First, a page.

UPDATE 3-Australia Telstra's broadband plan hits snag
* Regulator opposed to current terms of Telstra reform
* Telstra says will work closely with regulator
* Government says watchdog needs to resolve issues
* Telstra shares drop by as much as 4.9 pct, before paring falls (Adds Telstra reaction, fund manager comment)
By Victoria Thieberger
MELBOURNE, Aug 30 (Reuters) - Australia's competition regulator objected to the terms of the proposed split of dominant phone company Telstra Corp , threatening to delay an historic reform designed to wire up the entire nation to high-speed broadband.
The news knocked Telstra shares down 2.9 percent at A$2.98, after touching a low of A$2.92, down 4.9 percent.
Telstra recently hammered out an agreement to hand over its fixed-line telecoms infrastructure, including cable ducts, to a state-run company for use in the government's $38 billion project to build a high-speed national broadband network.
But the Australian Competition and Consumer Commission (ACCC) said Telstra's separation plan could not go ahead in its current form and called for important changes.
The regulator is worried that Telstra's plans mean it has the "incentive and ability" to favour its retail business over its wholesale customers, which it says could impede competition.
Analysts said the watchdog's concerns would probably only mean a bump in the road to getting the deal done.
"It won't stop the process but delay it slightly," said fund manager Theo Maas, of Arnhem Investment Management.
Telstra, whose shareholders are due to vote on the separation plan on Oct. 18, said it had been in talks with the competition watchdog for some months and was aware of the issues raised.
"Telstra believes these issues can be resolved in a way consistent with our principle of protecting shareholder value, and the company will continue to work closely with the ACCC to address its concerns," a spokesman for Telstra said in a statement.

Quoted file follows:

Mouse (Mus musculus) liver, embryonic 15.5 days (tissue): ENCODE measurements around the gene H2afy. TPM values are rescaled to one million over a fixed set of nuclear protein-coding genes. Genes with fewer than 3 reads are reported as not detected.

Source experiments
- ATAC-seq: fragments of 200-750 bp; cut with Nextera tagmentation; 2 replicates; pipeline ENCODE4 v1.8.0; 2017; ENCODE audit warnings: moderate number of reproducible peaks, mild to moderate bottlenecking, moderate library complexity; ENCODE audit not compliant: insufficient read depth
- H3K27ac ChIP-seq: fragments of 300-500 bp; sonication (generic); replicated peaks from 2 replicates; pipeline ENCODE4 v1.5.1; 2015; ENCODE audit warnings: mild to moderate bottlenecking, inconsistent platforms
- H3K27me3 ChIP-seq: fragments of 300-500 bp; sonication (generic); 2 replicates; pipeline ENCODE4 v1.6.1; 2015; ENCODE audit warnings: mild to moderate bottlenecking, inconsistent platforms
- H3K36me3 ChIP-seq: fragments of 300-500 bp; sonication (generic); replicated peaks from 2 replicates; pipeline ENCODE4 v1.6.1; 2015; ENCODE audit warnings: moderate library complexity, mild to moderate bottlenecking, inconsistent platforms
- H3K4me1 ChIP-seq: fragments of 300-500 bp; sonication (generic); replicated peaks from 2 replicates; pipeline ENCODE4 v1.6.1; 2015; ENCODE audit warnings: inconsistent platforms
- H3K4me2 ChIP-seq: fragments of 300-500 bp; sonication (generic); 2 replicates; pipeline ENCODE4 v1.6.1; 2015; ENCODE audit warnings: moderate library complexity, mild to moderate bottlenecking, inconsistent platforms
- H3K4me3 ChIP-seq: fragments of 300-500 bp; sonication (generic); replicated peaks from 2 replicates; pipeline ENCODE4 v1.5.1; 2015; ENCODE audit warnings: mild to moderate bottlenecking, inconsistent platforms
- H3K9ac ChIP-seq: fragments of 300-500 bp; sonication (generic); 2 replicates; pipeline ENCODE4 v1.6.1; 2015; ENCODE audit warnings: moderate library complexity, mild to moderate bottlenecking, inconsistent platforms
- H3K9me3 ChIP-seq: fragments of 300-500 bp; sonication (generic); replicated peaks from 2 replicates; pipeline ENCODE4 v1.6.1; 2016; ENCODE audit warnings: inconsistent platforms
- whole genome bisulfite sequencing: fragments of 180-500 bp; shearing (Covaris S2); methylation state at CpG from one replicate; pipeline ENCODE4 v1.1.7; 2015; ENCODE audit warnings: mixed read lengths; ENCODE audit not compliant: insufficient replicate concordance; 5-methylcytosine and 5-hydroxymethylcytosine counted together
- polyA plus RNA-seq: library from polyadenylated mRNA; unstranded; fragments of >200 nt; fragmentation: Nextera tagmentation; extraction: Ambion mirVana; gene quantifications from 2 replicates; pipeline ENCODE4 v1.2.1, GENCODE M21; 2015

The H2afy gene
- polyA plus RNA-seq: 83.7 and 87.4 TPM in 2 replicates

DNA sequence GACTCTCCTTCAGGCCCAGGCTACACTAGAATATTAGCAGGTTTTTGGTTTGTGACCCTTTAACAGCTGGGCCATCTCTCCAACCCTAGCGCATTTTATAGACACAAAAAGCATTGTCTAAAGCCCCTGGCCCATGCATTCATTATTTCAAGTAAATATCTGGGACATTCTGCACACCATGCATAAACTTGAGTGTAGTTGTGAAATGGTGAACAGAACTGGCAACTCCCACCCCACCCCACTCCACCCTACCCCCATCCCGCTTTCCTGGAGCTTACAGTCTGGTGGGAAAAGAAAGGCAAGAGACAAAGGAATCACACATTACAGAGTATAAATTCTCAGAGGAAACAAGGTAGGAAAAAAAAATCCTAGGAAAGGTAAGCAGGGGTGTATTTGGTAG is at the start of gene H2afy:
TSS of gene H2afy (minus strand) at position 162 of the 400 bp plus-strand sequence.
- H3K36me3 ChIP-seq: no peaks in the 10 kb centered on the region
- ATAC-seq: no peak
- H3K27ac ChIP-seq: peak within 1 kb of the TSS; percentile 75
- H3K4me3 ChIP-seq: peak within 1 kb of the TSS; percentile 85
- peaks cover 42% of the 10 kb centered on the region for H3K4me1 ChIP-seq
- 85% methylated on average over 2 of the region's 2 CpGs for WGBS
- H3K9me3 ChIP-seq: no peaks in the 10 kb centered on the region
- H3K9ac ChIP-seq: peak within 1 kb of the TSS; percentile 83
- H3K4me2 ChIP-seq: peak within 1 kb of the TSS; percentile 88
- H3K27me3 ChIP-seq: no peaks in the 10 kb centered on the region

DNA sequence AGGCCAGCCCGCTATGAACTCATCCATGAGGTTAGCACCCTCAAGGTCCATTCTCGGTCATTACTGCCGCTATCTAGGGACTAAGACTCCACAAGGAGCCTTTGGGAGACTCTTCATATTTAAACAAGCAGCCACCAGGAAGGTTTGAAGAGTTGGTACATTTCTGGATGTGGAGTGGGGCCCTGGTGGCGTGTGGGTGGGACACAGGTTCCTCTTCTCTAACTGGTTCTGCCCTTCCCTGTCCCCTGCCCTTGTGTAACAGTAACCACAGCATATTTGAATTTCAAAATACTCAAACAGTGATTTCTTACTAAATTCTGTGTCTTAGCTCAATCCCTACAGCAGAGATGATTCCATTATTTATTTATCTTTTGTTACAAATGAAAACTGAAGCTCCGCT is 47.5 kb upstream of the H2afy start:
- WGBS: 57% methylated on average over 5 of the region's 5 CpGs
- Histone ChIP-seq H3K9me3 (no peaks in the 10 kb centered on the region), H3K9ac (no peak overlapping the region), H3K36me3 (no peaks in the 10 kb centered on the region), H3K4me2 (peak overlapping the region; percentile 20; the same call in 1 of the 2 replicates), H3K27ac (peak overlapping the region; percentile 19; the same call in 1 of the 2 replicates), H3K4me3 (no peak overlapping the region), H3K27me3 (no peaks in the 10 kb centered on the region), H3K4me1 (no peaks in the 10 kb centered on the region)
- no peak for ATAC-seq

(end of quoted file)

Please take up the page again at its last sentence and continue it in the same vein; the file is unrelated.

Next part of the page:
In a later statement to the stock exchange, Telstra said it may still seek shareholder approval for the split on Oct. 18, although the agreements would still be subject to the ACCC's acceptance.
The ACCC's new chairman, Rod Sims, said the commission had several concerns but noted some of them were "readily correctable" by Telstra.
The Australian government stayed out of the debate, with Communications Minister Stephen Conroy saying issues surrounding the structural separation of Telstra were matters for the watchdog to resolve.
"This is entirely a matter for the ACCC," Conroy said.
The broadband project aims to bring high-speed Internet access to more than 90 percent of Australian households using fibre-optic cable, with the rest covered by wireless or satellite.
Broadband speeds in Australia are below the OECD average at 32.4 megabits per second. About 60 percent of households have a broadband connection, similar to New Zealand and the United States, but well behind South Korea on about 95 percent.
"The path to structural separation was never going to be straight line," said John Guadagnuolo, an investment manager at Aviva Investors. "At the end of the day it's government policy, so there has to be a solution to it."
Arnhem Investment's Maas said the ACCC's concerns focused mainly on the transition period during which Telstra would hand over its fixed-line assets to the new network.
"The concern still lies on the road towards the National Broadband Network," he said.
"With NBN being a 10-year process, Telstra will have reasonable power to disadvantage competitors from access to their old copper network during the roll-out period," he said. (Additional reporting by Mark Bendeich and Narayanan Somasundaram in SYDNEY and Sonali Paul in MELBOURNE; Editing by Ed Davies)
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